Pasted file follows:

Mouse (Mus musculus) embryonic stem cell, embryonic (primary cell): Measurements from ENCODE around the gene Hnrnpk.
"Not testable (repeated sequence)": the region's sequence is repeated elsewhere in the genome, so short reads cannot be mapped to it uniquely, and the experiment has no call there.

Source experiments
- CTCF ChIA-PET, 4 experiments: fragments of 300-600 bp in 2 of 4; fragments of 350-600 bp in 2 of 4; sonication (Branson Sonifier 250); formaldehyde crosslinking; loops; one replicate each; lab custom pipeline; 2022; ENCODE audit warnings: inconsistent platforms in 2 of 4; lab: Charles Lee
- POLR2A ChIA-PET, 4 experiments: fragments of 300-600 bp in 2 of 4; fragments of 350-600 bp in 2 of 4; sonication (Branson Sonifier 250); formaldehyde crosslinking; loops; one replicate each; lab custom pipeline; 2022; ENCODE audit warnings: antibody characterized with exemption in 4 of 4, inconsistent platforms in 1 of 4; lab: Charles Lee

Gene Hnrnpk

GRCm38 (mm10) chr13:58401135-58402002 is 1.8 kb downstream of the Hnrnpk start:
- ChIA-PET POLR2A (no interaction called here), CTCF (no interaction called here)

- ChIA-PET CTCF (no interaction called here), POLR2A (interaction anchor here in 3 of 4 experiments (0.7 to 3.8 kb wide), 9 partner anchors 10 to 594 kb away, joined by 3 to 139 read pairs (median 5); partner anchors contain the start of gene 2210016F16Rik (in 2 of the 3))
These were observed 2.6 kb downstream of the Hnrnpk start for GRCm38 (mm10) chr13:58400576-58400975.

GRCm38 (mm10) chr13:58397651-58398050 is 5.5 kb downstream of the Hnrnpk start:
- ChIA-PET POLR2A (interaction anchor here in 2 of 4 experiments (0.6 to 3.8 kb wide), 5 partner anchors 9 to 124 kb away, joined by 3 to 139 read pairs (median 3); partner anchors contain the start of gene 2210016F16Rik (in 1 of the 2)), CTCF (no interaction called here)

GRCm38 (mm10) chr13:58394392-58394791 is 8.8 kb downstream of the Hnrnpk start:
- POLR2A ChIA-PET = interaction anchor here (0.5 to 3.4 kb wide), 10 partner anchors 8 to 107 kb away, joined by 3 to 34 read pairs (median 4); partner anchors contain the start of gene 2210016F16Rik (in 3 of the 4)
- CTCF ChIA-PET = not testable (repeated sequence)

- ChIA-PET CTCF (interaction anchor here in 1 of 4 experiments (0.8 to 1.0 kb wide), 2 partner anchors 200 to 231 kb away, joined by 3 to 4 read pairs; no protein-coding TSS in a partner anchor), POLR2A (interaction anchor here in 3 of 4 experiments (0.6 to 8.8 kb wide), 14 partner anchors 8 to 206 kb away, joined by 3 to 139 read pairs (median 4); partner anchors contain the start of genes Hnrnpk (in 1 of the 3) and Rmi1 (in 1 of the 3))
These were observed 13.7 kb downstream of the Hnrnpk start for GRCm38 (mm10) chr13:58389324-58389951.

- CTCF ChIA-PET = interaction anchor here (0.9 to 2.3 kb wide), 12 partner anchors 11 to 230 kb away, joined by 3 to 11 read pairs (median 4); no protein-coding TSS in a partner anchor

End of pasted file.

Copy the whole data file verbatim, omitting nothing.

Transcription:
Mouse (Mus musculus) embryonic stem cell, embryonic (primary cell): Measurements from ENCODE around the gene Hnrnpk.
"Not testable (repeated sequence)": the region's sequence is repeated elsewhere in the genome, so short reads cannot be mapped to it uniquely, and the experiment has no call there.

Source experiments
- CTCF ChIA-PET, 4 experiments: fragments of 300-600 bp in 2 of 4; fragments of 350-600 bp in 2 of 4; sonication (Branson Sonifier 250); formaldehyde crosslinking; loops; one replicate each; lab custom pipeline; 2022; ENCODE audit warnings: inconsistent platforms in 2 of 4; lab: Charles Lee
- POLR2A ChIA-PET, 4 experiments: fragments of 300-600 bp in 2 of 4; fragments of 350-600 bp in 2 of 4; sonication (Branson Sonifier 250); formaldehyde crosslinking; loops; one replicate each; lab custom pipeline; 2022; ENCODE audit warnings: antibody characterized with exemption in 4 of 4, inconsistent platforms in 1 of 4; lab: Charles Lee

Gene Hnrnpk

GRCm38 (mm10) chr13:58401135-58402002 is 1.8 kb downstream of the Hnrnpk start:
- ChIA-PET POLR2A (no interaction called here), CTCF (no interaction called here)

- ChIA-PET CTCF (no interaction called here), POLR2A (interaction anchor here in 3 of 4 experiments (0.7 to 3.8 kb wide), 9 partner anchors 10 to 594 kb away, joined by 3 to 139 read pairs (median 5); partner anchors contain the start of gene 2210016F16Rik (in 2 of the 3))
These were observed 2.6 kb downstream of the Hnrnpk start for GRCm38 (mm10) chr13:58400576-58400975.

GRCm38 (mm10) chr13:58397651-58398050 is 5.5 kb downstream of the Hnrnpk start:
- ChIA-PET POLR2A (interaction anchor here in 2 of 4 experiments (0.6 to 3.8 kb wide), 5 partner anchors 9 to 124 kb away, joined by 3 to 139 read pairs (median 3); partner anchors contain the start of gene 2210016F16Rik (in 1 of the 2)), CTCF (no interaction called here)

GRCm38 (mm10) chr13:58394392-58394791 is 8.8 kb downstream of the Hnrnpk start:
- POLR2A ChIA-PET = interaction anchor here (0.5 to 3.4 kb wide), 10 partner anchors 8 to 107 kb away, joined by 3 to 34 read pairs (median 4); partner anchors contain the start of gene 2210016F16Rik (in 3 of the 4)
- CTCF ChIA-PET = not testable (repeated sequence)

- ChIA-PET CTCF (interaction anchor here in 1 of 4 experiments (0.8 to 1.0 kb wide), 2 partner anchors 200 to 231 kb away, joined by 3 to 4 read pairs; no protein-coding TSS in a partner anchor), POLR2A (interaction anchor here in 3 of 4 experiments (0.6 to 8.8 kb wide), 14 partner anchors 8 to 206 kb away, joined by 3 to 139 read pairs (median 4); partner anchors contain the start of genes Hnrnpk (in 1 of the 3) and Rmi1 (in 1 of the 3))
These were observed 13.7 kb downstream of the Hnrnpk start for GRCm38 (mm10) chr13:58389324-58389951.

- CTCF ChIA-PET = interaction anchor here (0.9 to 2.3 kb wide), 12 partner anchors 11 to 230 kb away, joined by 3 to 11 read pairs (median 4); no protein-coding TSS in a partner anchor